- Associated Press - Friday, April 4, 2014

RICHMOND, Va. (AP) - Descendants of the principal character in the Oscar-winning movie “12 Years a Slave” attended a rally by opponents of a proposed minor league baseball stadium in a Richmond neighborhood that once was a major slave trading hub.

Linsey Williams and Justin Dixon Northup Gilliam, the great-great-great-great grandchildren of Solomon Northup, read Thursday from their ancestor’s account of his experience at the Shockoe Bottom slave jail where he was held in 1841. Northup, a free man kidnapped into slavery, wrote a book about his ordeal, which includes a passage about being brought to Richmond before being shipped to New Orleans.

According to the Richmond Times-Dispatch (http://bit.ly/OhlpT3 ), the rally was timed to coincide with the 149th anniversary of Liberation Day, when Richmond fell to Union troops. About 200 people attended.

At Lumpkin’s Jail, a notorious slave-trading site, activists held a “libation ceremony” in which drinks were poured onto the ground to honor ancestral spirits and read accounts of the opening of slave jails.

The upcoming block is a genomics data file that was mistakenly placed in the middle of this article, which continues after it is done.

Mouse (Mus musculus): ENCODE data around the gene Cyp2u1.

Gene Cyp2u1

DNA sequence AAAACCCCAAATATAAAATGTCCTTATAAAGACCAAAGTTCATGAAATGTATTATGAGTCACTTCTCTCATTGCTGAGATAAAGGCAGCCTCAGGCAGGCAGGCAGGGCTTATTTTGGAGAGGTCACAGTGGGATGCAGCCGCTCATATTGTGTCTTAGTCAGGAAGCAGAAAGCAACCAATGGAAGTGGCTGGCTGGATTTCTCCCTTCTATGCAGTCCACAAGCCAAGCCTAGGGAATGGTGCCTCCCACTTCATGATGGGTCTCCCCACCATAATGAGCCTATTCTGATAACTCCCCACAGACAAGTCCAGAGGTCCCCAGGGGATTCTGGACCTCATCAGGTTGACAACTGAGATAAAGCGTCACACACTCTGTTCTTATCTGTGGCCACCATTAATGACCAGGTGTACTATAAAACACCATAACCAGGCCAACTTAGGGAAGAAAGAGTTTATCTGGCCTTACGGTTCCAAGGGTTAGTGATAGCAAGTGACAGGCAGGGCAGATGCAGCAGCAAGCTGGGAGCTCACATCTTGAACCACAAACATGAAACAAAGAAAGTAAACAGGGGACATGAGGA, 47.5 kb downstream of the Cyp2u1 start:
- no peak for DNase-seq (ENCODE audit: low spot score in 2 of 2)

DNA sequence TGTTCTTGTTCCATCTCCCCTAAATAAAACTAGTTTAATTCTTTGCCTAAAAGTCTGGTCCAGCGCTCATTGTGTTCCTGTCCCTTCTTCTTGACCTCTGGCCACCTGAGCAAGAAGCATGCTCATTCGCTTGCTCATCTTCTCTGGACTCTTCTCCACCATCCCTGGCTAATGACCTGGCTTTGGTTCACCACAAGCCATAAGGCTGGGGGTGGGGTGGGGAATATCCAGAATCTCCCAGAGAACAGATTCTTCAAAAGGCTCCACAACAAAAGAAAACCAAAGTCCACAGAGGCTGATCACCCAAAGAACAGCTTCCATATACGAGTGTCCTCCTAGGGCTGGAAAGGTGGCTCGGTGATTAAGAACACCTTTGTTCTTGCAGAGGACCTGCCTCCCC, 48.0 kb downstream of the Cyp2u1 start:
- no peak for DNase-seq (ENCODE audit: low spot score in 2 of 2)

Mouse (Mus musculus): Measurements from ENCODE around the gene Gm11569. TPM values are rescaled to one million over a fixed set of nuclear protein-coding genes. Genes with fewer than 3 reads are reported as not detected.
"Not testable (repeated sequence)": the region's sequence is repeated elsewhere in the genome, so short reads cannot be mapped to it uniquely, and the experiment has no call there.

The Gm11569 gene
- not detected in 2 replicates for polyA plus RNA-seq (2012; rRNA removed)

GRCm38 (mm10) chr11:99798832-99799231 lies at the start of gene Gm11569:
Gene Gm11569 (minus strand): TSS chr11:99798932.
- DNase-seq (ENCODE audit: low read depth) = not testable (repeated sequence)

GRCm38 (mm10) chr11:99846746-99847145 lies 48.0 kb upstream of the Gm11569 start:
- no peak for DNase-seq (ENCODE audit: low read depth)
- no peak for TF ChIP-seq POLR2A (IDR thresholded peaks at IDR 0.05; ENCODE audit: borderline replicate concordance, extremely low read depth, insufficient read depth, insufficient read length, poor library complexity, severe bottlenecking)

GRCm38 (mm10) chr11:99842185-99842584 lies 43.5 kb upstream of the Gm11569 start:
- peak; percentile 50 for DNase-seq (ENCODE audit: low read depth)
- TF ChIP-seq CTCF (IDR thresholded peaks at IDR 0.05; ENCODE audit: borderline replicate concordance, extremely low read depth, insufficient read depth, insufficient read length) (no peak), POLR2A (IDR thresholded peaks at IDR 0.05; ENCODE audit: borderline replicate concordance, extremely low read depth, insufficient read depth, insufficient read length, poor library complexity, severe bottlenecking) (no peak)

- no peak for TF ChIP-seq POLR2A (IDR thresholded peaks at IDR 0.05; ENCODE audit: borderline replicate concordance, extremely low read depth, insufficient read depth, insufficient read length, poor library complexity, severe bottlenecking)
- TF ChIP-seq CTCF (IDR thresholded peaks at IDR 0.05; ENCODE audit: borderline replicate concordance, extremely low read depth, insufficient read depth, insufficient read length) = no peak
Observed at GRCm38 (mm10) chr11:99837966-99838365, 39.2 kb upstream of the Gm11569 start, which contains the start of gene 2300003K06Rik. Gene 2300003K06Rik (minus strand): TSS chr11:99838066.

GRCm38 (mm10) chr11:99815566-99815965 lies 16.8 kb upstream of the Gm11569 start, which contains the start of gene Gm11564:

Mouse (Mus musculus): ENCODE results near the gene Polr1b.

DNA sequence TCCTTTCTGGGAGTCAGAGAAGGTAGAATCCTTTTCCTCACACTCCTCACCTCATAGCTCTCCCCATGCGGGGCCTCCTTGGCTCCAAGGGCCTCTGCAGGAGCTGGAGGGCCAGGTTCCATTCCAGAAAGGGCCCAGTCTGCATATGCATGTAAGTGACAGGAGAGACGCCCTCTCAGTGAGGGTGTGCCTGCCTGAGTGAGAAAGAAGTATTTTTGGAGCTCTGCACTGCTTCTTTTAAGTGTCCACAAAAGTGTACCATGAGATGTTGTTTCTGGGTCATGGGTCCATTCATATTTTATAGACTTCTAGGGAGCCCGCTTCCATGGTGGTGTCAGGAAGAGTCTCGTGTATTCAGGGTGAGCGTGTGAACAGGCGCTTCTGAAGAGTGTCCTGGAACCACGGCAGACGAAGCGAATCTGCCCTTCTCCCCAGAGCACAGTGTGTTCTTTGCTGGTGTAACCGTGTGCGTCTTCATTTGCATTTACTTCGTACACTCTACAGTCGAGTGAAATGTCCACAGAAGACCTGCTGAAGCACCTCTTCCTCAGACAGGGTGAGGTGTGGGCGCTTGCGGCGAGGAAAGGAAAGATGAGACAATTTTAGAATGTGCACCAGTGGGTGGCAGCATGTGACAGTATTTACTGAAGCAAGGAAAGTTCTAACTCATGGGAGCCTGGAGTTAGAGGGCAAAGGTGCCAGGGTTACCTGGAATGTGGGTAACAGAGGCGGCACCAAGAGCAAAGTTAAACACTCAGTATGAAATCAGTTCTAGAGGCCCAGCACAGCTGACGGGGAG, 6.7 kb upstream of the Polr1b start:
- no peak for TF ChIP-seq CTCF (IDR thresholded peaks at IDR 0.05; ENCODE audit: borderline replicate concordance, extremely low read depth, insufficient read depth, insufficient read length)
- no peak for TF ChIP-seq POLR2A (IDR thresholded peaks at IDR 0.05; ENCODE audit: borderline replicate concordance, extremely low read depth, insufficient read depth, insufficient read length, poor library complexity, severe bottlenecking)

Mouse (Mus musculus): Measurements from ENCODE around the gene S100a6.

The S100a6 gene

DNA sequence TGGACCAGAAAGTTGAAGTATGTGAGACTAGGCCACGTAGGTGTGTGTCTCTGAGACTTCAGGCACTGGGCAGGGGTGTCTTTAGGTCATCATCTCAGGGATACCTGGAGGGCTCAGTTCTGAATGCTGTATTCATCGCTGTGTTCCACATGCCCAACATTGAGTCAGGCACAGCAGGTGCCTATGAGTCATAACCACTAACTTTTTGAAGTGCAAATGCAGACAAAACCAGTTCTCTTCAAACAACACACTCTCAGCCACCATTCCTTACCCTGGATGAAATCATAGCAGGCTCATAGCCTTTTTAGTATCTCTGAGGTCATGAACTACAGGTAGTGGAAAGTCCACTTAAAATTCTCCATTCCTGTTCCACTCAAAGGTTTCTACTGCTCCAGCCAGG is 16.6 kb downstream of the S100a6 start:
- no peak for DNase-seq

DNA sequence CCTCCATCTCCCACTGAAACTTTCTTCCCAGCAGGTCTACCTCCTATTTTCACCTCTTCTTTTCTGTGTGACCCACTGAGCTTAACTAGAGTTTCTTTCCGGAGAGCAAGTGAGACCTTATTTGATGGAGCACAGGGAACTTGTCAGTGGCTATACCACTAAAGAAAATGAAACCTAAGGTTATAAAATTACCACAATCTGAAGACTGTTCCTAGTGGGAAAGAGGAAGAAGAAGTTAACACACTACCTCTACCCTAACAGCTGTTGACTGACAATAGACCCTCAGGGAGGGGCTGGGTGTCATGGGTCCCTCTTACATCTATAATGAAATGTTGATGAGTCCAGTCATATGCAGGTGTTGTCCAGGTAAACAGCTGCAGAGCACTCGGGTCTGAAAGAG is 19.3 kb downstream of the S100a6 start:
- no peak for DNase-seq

“Today, we are gathered to reclaim Richmond,” said Ana Edwards, chair of the Sacred Ground Historical Reclamation Project of the Defenders for Freedom, Justice and Equality. “We are gathered to reclaim resistance.”

Williams, a 27-year-old school psychologist who lives in Fredericksburg, said she learned of the plans for Thursday’s event on Facebook. She said she learned of her relation to Northup when she was about 10 and on a family trip to Saratoga Springs, N.Y., where Northup lived before his enslavement.

In his book, Northup wrote that he was taken to “Goodin’s” jail, which many believe was a misspelling of “Goodwin.” William Goodwin and Henry Templeman advertised in 1834 that they were “prepared to take slaves for safe-keeping” at an establishment in Richmond.

In addition to the stadium and other private development, Jones has called for a pavilion at Lumpkin’s, a slavery museum and improvements to the Richmond Slave Trail and the African burial ground.

Some have suggested that the development plan offers the best opportunity for a proper commemoration of black history.

“You need a platform. And the stadium is the platform,” said Darrell Benton, a Shockoe Bottom resident who happened upon the rally.

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Information from: Richmond Times-Dispatch, http://www.timesdispatch.com

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